Hopefully we can get start making methane from electricity but that's gonna take a while too...
     
    • Like x 3
  8. Ampster

    Ampster Active Member

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    I voted for NONE. I used to live in an all electric home. I replaced the resistance water heater with a heat pump and the cooktop with induction.
    Five years later I bought another home that had some gas appliances. After adding solar I replaced the old gas water heater with HPWH and fitted an electric dryer. I still have gas stove and gas furnace and eventually plan on replacing with induction cooktop and heat pump for AC and heat. We use AC more than gas furnace..

    I do think we are going to need natural gas for generation until renewables can cover all weather conditions. That will be easier in most of California.
     
    • Like x 1
  9. Uncle Paul

    Uncle Paul Well-Known Member

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    You may be doing the Earth a favor by efficiently burning off Natural Gas for heating and cooking purposes.

    There is a huge glut of Natural Gas from the fraking industry. When they drill for oil, they come upon tremendous amounts of Natural Gas. In areas where they do not have a market place for this gas they often simply release it or slightly better they flare it off.

    By using this excess by product you can warm your home and prepare your family meals, while causing no more pollution that if they just released it.

    Lots of our city busses and garbage trucks are now running on Natural Gas. Relatively clean burning for pollutions, soot or NOX.
     
  10. iPlug

    iPlug Member

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    Most homes in the U.S. use more energy for heating than cooling. NG air and water heating needs to go.
     
  11. RubberToe

    RubberToe Supporting the greater good

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    Electrify Everything !
     
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  12. Cirrus MS100D

    Cirrus MS100D Supporting Member

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    Great question and comments! We’re planning a remodel of our 1928 home with natural gas steam boiler (wonderful invention and beautifully simple, but horribly inefficient).

    We have been debating the same, but being in the northeast, we just don’t quite have the solar to supplant all of our gas usage, from the numbers I’ve run. Instead, we’re going to install a geothermal system, use a desuperheater with a nat gas on-demand HW heater. I’m still trying to math it out, but ideally, we should only rarely need the nat gas water heater in unusual circumstances, sort of like a peaker plant.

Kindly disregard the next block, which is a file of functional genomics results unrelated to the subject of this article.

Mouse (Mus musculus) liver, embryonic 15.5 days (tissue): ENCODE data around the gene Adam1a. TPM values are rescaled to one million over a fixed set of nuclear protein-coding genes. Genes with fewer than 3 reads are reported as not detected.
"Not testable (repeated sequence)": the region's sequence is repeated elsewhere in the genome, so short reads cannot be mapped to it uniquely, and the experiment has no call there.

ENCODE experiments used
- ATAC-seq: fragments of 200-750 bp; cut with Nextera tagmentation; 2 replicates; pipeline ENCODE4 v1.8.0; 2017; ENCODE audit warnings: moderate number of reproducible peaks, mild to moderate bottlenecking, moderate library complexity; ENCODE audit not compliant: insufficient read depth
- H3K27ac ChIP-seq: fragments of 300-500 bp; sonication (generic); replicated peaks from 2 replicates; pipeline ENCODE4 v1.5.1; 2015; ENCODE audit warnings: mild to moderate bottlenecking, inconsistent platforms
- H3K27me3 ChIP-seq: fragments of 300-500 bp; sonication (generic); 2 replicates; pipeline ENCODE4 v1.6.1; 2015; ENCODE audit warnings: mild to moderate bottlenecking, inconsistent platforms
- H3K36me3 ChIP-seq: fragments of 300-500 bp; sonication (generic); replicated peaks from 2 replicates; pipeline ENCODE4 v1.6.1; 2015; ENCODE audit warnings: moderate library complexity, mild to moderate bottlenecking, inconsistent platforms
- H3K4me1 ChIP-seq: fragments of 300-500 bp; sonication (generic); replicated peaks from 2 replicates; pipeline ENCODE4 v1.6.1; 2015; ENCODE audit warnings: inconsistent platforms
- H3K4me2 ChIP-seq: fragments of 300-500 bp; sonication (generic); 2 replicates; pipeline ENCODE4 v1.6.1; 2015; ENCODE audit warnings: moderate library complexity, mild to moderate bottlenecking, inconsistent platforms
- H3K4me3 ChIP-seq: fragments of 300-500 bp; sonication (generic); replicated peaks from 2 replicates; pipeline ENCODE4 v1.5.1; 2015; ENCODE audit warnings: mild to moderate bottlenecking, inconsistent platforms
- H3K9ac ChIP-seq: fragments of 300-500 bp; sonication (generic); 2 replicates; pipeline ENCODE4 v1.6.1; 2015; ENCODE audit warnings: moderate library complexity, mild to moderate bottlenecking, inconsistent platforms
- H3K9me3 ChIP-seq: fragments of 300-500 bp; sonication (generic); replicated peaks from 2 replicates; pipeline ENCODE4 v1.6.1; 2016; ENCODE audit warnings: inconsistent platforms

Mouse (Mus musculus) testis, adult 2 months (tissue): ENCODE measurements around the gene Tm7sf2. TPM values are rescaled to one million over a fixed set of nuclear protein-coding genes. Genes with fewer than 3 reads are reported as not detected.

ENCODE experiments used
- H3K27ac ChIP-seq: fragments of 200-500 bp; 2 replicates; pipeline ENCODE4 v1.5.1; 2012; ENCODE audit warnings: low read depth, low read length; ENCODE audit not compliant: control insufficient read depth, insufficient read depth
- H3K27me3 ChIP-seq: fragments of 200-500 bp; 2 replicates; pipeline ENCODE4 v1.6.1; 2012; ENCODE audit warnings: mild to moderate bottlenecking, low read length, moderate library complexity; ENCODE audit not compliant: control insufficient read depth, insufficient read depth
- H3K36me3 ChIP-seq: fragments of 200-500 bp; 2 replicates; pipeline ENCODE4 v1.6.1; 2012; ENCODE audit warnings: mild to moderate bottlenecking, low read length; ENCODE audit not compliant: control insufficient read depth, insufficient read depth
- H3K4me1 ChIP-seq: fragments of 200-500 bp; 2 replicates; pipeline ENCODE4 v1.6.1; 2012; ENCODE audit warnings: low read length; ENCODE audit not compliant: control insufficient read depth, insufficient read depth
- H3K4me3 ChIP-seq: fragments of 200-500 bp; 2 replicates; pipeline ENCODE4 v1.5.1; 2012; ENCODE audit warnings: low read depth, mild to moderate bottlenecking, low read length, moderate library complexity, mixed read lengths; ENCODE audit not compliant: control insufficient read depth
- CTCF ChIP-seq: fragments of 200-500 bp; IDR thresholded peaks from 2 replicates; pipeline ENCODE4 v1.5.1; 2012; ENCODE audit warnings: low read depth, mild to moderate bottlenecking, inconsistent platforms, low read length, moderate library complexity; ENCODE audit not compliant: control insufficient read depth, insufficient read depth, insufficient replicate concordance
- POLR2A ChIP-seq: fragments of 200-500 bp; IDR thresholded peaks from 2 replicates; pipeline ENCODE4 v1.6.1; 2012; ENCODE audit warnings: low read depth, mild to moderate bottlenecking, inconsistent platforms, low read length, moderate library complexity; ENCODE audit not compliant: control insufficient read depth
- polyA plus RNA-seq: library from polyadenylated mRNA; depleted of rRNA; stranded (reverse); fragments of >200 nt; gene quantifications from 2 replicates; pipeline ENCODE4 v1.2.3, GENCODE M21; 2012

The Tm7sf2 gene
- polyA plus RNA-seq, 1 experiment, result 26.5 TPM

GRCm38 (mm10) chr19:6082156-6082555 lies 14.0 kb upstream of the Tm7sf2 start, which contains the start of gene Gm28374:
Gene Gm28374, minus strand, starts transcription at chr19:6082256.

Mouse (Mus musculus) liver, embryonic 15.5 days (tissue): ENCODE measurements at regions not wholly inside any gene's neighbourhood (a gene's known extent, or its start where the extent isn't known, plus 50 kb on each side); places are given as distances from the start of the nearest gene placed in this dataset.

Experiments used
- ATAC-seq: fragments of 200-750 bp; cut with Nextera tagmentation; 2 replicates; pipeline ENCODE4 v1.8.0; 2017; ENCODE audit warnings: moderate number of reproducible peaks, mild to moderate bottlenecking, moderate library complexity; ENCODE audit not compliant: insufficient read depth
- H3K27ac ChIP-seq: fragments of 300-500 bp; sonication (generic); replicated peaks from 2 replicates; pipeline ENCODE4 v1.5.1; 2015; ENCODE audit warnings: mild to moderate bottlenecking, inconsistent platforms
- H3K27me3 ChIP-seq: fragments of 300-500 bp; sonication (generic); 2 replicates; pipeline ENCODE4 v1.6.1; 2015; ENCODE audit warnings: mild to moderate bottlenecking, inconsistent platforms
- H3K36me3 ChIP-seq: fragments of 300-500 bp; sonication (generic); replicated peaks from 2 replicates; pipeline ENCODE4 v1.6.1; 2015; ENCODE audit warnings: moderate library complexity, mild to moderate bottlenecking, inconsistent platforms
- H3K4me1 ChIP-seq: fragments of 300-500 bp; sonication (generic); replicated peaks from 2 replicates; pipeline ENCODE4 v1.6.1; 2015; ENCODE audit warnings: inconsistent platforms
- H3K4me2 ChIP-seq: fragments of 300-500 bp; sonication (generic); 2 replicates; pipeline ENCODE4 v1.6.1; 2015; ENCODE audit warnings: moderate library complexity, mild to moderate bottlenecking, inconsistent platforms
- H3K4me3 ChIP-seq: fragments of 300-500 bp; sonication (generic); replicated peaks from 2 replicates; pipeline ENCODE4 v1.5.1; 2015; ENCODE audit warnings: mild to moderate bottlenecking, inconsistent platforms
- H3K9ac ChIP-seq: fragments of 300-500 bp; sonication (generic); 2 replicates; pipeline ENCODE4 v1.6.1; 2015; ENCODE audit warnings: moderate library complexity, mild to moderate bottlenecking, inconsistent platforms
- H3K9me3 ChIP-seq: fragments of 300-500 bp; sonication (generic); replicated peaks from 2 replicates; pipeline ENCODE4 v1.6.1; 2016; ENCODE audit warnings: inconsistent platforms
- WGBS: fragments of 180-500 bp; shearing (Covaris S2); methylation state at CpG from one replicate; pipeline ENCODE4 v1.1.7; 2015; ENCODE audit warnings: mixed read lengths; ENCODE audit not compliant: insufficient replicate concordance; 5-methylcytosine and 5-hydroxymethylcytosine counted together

We also explored induction vs. gas for cooking, which is still up for debate, but we will be moving to an electric dryer (new, upstairs), while still keeping our old gas dryer hooked up for occasional use and backup.

    And that brings me to the last point- we are in an area that’s notorious for losing power. Sure we’ll have our Powerwalls for nightly use and emergency backup, but it’ll also be nice to be able to run the GAS dryer when the power is out for 5 days without worrying about totally draining the Powerwalls. First world problems, I know.

    My hope is to design everything into this remodel/reno such that the potential breakthroughs in solar over the years COULD allow us to switch to 100% self-generation/consumption at some point. We’ll be close next year, but not quite.
     
    • Like x 1
  13. TheTalkingMule

    TheTalkingMule Distributed Energy Enthusiast

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    Responsible gas extraction isn't very carbon intensive and heating/cooking doesn't use too much methane IMO. I think we're gonna look back and regret the gas power plant overbuild(obviously) and also the unethical extraction that led to massive methane leaks/emissions.
     
    • Like x 1
  14. nwdiver

    nwdiver Well-Known Member

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    Heat Pumps :)

    Rheem heat pump water heater

    Sanden heat pump water heater

    LG heat pump dryer